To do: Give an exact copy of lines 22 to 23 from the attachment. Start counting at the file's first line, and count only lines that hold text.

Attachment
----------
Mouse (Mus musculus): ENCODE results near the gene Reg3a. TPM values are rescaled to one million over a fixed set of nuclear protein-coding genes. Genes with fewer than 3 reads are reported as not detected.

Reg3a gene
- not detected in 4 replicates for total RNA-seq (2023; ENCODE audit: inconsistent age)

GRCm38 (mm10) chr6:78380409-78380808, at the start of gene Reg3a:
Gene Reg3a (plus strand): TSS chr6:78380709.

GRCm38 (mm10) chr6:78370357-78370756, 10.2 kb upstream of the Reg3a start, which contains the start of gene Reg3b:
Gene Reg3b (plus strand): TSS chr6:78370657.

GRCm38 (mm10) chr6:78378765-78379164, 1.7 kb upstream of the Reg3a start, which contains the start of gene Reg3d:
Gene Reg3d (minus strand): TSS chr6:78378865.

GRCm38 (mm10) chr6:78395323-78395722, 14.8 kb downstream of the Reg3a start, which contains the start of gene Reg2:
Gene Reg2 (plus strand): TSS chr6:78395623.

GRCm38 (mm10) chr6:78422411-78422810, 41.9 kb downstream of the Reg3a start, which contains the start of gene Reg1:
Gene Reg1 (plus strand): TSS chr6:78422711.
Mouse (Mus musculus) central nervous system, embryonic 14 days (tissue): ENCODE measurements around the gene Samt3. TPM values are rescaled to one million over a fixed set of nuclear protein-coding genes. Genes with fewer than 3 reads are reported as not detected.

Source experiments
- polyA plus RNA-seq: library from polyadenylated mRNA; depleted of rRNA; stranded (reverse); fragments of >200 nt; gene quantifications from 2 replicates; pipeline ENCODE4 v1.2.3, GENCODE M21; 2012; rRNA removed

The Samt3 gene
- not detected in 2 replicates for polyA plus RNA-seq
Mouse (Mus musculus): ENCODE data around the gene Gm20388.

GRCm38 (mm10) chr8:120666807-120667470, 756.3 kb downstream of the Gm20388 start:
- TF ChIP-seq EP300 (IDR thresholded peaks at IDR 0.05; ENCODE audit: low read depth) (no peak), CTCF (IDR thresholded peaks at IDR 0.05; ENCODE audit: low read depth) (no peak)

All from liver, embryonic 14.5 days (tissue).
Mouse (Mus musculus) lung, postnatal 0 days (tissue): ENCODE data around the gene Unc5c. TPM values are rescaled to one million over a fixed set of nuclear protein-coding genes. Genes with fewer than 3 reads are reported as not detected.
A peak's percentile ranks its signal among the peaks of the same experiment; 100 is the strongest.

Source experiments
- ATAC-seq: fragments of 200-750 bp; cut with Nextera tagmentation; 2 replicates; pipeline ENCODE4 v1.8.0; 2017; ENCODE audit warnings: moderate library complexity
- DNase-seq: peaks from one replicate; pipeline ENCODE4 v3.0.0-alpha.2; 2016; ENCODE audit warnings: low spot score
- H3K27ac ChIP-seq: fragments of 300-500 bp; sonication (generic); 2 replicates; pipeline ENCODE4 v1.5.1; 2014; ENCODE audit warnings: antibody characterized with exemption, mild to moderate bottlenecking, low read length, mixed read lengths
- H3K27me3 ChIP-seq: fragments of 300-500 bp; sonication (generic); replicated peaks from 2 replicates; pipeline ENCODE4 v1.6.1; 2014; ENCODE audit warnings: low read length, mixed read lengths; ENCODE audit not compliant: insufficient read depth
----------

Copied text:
All from liver, embryonic 14.5 days (tissue).
Mouse (Mus musculus) lung, postnatal 0 days (tissue): ENCODE data around the gene Unc5c. TPM values are rescaled to one million over a fixed set of nuclear protein-coding genes. Genes with fewer than 3 reads are reported as not detected.